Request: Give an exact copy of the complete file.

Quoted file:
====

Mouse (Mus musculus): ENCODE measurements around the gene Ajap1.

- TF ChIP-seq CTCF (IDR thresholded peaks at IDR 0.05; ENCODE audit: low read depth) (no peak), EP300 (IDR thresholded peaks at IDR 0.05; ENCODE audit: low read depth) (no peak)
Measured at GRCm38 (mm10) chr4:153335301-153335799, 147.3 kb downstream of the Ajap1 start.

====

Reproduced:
Mouse (Mus musculus): ENCODE measurements around the gene Ajap1.

- TF ChIP-seq CTCF (IDR thresholded peaks at IDR 0.05; ENCODE audit: low read depth) (no peak), EP300 (IDR thresholded peaks at IDR 0.05; ENCODE audit: low read depth) (no peak)
Measured at GRCm38 (mm10) chr4:153335301-153335799, 147.3 kb downstream of the Ajap1 start.